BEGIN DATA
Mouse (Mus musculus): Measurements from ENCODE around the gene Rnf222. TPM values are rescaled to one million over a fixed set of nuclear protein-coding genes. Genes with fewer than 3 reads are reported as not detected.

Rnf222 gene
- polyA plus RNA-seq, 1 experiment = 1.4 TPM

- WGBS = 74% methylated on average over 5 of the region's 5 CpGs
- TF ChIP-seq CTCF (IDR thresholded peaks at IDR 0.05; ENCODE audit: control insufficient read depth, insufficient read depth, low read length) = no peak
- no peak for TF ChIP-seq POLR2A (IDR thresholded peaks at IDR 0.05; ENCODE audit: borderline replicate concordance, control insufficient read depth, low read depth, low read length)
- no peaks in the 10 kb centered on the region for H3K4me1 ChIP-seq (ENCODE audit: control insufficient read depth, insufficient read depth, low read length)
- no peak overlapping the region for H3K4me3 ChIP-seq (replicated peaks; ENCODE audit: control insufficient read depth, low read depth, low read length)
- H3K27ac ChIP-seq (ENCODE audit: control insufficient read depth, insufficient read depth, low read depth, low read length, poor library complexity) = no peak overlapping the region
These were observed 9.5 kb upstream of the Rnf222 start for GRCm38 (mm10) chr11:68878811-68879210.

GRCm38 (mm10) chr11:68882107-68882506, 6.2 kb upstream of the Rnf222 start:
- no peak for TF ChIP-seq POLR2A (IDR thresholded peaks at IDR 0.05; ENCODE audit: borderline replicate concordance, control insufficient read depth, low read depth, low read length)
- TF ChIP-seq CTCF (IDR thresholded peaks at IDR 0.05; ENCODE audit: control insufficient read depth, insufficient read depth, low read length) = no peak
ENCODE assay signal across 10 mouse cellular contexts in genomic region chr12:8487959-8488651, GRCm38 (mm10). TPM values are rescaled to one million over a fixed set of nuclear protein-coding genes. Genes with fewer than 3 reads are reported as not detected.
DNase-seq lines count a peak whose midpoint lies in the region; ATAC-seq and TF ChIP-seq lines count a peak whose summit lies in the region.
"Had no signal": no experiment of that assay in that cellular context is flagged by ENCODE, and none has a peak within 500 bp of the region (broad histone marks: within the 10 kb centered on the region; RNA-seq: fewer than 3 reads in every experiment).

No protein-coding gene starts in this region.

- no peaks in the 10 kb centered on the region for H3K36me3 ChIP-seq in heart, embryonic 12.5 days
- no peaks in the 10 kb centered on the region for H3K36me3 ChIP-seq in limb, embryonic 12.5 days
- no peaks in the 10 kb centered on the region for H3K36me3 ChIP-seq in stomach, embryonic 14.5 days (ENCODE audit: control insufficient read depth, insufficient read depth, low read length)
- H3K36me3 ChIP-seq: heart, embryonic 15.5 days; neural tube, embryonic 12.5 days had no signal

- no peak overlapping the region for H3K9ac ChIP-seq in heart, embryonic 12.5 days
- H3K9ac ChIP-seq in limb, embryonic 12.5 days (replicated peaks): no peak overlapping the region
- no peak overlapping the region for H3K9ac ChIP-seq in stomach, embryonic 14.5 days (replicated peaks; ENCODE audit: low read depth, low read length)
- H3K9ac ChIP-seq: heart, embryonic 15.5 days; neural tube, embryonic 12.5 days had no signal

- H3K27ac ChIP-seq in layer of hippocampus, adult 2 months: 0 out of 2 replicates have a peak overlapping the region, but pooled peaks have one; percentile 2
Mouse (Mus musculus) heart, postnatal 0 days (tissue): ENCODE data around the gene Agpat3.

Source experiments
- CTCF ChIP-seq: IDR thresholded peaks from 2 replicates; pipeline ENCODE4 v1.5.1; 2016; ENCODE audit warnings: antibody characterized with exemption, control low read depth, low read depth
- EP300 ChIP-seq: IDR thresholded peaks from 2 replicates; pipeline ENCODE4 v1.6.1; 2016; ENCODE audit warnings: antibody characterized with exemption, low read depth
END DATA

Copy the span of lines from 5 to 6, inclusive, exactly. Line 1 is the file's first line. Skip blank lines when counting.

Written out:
- TF ChIP-seq CTCF (IDR thresholded peaks at IDR 0.05; ENCODE audit: control insufficient read depth, insufficient read depth, low read length) = no peak
- no peak for TF ChIP-seq POLR2A (IDR thresholded peaks at IDR 0.05; ENCODE audit: borderline replicate concordance, control insufficient read depth, low read depth, low read length)